Co-operative Review 2009, just published, contains some very impressive statistics. Many retail co-ops are doing well and a few are doing exceptionally well.
The strong performance continues from the Co-operative Group, which increased turnover by 1.9% in the most recent trading year, producing a 7.8% return on capital employed and a net profit of £439m.
Yet the highest return on capital employed of a leading society was recorded by the Channel Islands Co-operative Society, which – rather surprisingly – lies at number 22 in the Co-operative UK top 100. The society’s turnover for the last year was £152m, lying not far behind that of the Plymouth & South West society (soon to be merged into the Co-op Group) and more than that of the Heart of England and Chelmsford Star societies combined. This is despite the very small size of the population served in the Channel Islands.
The Channel Islands Co-op not only has the highest return on capital employed of any large retail society, it also recorded one of the biggest increases in turnover – up by over 10%.
It is not merely impressive that the figures are so good, but that the society operates in what might be assumed to be hostile territory. It has large operations on both Jersey and Guernsey – which are very wealthy and whose economies are dominated by their characteristics as tax havens.
Yet the Co-op food operations on the islands are large and strongly supported by locals (in fact most are branded as ‘Locale’ stores). The role of the co-op movement on the islands goes beyond groceries: the society also operates sports shoes and home furnishing stores. And, on Guernsey, the Co-op Bank is situated as the most imposing of the retail bank branches in St Peter Port, dominating the town’s market area.
The strong role of the Co-op Bank and the Channel Islands society contrasts strangely with the presence of so many leading banks and accountancy firms helping the rich to minimise their tax payments. RBS has the most striking of the buildings overlooking the St Peter Port harbour, demonstrating the strength of its position as a bank offering wealth management advice. (Coutts – whose customers include the Queen, other royals and many of the world’s richest people – is a subsidiary of RBS.)
Yet, RBS is now a taxpayer-owned institution. If there is one illustration of the reality that the Government sees nationalisation of RBS as merely a short-term obligation to keep the economy running – rather than an opportunity to change banking practices – it is surely the continuing presence of RBS in the ostentatious market advising clients how to avoid paying tax to the very people who, at present, own the bank.
But how is it possible for a community regarded as a byword for capitalist greed to also be a haven for co-operation? For a start this perception is a misunderstanding, says Jim Hopley, chief executive of the Channel Islands Co-operative Society. The Channel Islands are home to “a very caring society,” he says. “The ability of charities to function here is first class,” he adds.
The success of the co-operative is the result of “a huge number of factors,” he explains. “The Channel Islands isn’t quite like what you might expect. It’s a place of extremes.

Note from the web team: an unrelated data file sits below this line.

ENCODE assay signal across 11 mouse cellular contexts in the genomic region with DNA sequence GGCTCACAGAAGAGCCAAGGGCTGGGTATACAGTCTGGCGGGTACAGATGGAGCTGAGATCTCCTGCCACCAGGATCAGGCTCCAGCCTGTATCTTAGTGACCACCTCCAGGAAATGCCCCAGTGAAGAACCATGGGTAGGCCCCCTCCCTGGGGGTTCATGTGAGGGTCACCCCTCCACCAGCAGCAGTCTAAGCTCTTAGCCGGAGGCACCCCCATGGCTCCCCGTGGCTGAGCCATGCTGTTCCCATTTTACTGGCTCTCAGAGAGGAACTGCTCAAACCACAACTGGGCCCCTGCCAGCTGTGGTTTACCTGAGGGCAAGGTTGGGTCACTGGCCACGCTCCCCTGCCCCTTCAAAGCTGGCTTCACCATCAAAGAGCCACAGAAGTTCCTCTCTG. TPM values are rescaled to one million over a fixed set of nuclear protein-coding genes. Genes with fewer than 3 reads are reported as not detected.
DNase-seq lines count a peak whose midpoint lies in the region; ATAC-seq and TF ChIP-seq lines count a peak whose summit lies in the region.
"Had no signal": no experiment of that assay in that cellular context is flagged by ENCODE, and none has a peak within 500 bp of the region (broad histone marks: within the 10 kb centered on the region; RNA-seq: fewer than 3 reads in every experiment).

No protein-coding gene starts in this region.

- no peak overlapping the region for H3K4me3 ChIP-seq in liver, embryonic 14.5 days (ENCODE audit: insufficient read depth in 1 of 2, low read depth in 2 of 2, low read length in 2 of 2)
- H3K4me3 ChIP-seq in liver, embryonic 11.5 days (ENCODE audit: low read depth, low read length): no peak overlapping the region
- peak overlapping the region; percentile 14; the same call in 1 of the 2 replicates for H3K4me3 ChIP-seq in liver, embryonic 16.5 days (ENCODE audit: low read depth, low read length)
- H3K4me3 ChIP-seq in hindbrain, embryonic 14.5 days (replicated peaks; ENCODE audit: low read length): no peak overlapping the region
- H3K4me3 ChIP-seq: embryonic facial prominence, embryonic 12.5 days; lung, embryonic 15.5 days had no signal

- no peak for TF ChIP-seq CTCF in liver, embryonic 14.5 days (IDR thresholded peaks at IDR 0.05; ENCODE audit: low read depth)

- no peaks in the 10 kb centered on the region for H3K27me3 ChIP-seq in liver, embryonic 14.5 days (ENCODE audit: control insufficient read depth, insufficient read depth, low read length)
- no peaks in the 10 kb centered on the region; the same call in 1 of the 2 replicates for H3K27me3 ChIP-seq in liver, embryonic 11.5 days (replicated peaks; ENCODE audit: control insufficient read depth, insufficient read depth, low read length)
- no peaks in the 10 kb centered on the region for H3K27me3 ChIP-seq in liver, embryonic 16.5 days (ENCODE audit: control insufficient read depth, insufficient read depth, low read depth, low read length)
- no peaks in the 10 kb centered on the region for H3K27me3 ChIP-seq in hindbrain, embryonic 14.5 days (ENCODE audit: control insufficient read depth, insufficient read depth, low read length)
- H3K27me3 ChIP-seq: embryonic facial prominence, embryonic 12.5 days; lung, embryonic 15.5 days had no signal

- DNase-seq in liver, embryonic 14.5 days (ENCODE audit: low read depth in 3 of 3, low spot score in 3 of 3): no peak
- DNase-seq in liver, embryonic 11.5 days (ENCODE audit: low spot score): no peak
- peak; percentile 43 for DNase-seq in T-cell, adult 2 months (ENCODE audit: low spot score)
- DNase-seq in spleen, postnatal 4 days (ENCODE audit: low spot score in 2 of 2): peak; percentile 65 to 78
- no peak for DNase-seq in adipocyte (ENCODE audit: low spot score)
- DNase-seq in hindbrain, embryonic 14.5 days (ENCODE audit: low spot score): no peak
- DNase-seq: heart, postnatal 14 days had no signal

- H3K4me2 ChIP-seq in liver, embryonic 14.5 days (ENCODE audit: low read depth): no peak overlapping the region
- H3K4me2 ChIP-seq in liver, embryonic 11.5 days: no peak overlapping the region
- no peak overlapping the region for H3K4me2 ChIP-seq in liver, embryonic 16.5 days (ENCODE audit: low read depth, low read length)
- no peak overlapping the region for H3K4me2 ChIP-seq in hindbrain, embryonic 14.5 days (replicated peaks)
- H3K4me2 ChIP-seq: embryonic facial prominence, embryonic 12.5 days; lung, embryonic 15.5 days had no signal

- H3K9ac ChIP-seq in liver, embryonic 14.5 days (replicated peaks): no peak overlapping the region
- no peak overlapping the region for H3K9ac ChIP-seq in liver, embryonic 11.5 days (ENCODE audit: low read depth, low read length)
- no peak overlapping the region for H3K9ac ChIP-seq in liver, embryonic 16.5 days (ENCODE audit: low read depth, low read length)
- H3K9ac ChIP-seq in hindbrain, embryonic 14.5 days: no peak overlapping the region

“The society was started just after the Second World War. We have grown and grown and grown. Our biggest advantage, particularly on food, is that we have had limited competition. It’s put us in a unique position.”
Hopley estimates that the society probably controls 40% of food turnover on the two main Channel Islands. It also operates what the society believes are two retail outlets larger than any stores operated by the Co-op Group or other UK society.
The largest of these – a 30,000 square feet food store – has a weekly turnover in excess of £600,000 and which for most of this year has exceeded £650,000. The main competition comes from two former Safeway stores, sold by Morrison’s after the takeover and now run by Channel Island Traders with backing from a private equity house. These stores may come up for sale in the near future – possibly as a distressed sale at a discounted price – and this could lead to a much more difficult trading environment for the society.
“If they are sold to one of the multiples it could change our position fairly significantly,” concedes Hopley.
But the society retains important trading strengths, he insists. It has invested in its stores, they are modern and smart, management quality is high and there is huge customer loyalty. “The big driver for us is that we have never gone away from the dividend and we still pay 5%,” says Hopley.
He believes that nearly all households on the island are members. It has a membership of 100,000 people, with a population on the two main islands of 160,000. “At least 85% [of the members] have spent money with us in the last 12 months. Our profile in the community is very high. We participate very, very vigorously in the local community.”
As well as having invested in the stores, the society is reviewing its management of its assets. In contrast to most societies that have moved out of household products, the Channel Islands is reaffirming its commitment to the sector by moving its operations above the main Jersey foodstore. Hopley says the household products operation is profitable, covering its overheads in full, though says that household goods are sold more as a service to members than for their contribution to profits.
It is, it seems, that focus on servicing members and generating membership loyalty that lies at the heart of the society’s success.